Natural and Working Lands

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Download the Presentation Slides (PDF)

Meet the Working Group Members

About Natural and Working Lands

With forests covering more than 89 percent of our state, Maine is the most heavily forested state in the country. Our natural and working lands are the foundation for significant sectors of Maine’s economy, including agriculture, forestry and wood products, outdoor recreation and tourism. The vast majority of working and natural lands in Maine -- 93 percent -- are privately owned. For generations, these lands have provided good-paying jobs, food, wildlife habitat, and opportunities for recreation.

Watch the Natural and Working Lands strategies:

Forests, farmlands, and natural areas, including wetlands, also provide essential natural benefits such as drinking water protection, flood hazard prevention, and carbon storage. Maine’s working forests, natural lands, and agricultural lands are estimated to capture around 13 million metric tons of CO2e per year, an amount equal to 75 percent of Maine’s greenhouse gas emissions.

Today, Maine’s natural and working lands are threatened by climate change and unplanned development in rural areas. Temperature and precipitation changes will impact forest composition and the habitat and biodiversity of plant and animal species. There is an increasing risk of wildfires, while new pests, diseases, and invasive species threaten overall forest health and many types of crops. Increasing extreme storms cause erosion, soil loss, and water quality issues.

Loss of forest and farmland to development (currently estimated at approximately 10,000 acres lost per year) reduces the potential for carbon storage and the many additional benefits those working lands provide.

Proposed Strategies

Please note: the summaries below may not reflect the comprehensive details of each proposed strategy, please see the Draft Recommendations file or slides above for a more complete description. 

Protect and conserve working forests, farms, and natural lands: Establish a dedicated, sustained funding source to provide permanent protection for forest lands, farmlands, and areas of exceptional biodiversity via conservation easements and fee acquisition. Revise existing state and federal land conservation programs to include projects that store carbon, reduce greenhouse gas emissions and prepare for climate change impacts.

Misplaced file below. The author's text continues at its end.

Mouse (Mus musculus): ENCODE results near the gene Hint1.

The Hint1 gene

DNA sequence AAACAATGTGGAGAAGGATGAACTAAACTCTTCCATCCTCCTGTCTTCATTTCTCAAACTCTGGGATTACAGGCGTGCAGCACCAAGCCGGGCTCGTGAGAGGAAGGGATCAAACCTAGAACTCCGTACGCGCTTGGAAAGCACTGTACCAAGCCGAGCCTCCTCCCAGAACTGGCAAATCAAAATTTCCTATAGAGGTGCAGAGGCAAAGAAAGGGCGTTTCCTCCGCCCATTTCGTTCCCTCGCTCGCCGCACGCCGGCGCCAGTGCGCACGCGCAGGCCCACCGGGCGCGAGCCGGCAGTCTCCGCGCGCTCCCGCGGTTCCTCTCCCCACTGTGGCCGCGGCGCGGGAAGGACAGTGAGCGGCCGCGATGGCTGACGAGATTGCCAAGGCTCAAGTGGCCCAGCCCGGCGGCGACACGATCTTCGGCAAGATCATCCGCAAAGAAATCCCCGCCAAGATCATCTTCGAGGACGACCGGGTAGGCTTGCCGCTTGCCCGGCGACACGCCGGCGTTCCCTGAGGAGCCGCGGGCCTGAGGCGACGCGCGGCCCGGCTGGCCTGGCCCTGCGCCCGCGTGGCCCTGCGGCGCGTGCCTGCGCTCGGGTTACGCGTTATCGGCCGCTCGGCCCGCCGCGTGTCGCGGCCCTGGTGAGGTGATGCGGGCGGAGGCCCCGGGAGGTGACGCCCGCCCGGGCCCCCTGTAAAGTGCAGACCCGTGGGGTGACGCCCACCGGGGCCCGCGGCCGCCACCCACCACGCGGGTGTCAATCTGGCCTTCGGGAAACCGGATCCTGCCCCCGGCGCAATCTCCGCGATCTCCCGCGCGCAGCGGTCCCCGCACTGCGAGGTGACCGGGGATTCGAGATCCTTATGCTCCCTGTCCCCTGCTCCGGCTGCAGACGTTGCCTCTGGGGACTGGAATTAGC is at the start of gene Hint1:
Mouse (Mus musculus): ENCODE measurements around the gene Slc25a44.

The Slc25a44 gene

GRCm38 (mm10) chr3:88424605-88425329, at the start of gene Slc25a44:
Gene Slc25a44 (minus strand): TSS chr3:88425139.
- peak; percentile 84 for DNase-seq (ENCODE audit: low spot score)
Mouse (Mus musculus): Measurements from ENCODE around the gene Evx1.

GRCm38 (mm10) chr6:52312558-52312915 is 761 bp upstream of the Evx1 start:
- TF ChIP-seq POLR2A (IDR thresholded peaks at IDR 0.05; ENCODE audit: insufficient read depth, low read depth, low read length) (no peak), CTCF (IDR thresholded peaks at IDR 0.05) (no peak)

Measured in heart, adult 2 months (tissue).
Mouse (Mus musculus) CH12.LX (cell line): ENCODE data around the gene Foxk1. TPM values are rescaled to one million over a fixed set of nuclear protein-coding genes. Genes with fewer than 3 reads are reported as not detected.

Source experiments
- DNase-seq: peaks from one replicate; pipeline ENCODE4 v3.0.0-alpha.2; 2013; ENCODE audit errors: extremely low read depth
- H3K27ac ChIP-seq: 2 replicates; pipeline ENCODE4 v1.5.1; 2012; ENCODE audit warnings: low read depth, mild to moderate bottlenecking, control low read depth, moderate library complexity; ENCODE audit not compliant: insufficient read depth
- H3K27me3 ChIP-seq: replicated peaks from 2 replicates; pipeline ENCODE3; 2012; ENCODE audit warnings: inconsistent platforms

Provide financial incentives and technical support: Innovative land management, improved infrastructure, and natural climate solutions that increase carbon storage, reduce greenhouse gas emissions, will help farmers, loggers, and landowners prepare for climate change impacts.

Promote the use of Maine’s value-added forest products: Develop and enhance marketing programs for climate-friendly bio-based wood products including Cross Laminated Timber (CLT) and wood fiber insulation. Encourage the use of efficient modern wood heat and power technology that uses forest product waste from logging operations, paper and lumber mills.

Make investments to increase wildlife crossings and aquatic organism passage: Improve aquatic connectivity at private and publicly owned dams and roads with bridges and culverts that reduce flooding damage, support habitat functionality, and respond to sea level rise.

Strengthen Maine’s food systems: Make it so more food can be produced by Maine farmers and processed locally, distributed efficiently, and priced affordably.

Prioritize the retention of Maine’s valuable working and natural lands: Support comprehensive, accurate, and timely review of land and water resources and project permitting under environmental regulations to ensure smart development, shoreland protection, and appropriate renewable energy project placement.

Increase climate education related to forestry, agriculture and natural lands: This would be through public school curricula, consumer awareness, and landowner information.

Strengthen research, development, and monitoring of natural and working land practices: Establish the University of Maine as the coordinating hub for partnerships and research on forestry, agriculture, and natural land-related climate concerns in Maine, in order to reduce greenhouse gas emissions and prepare for climate change impacts.

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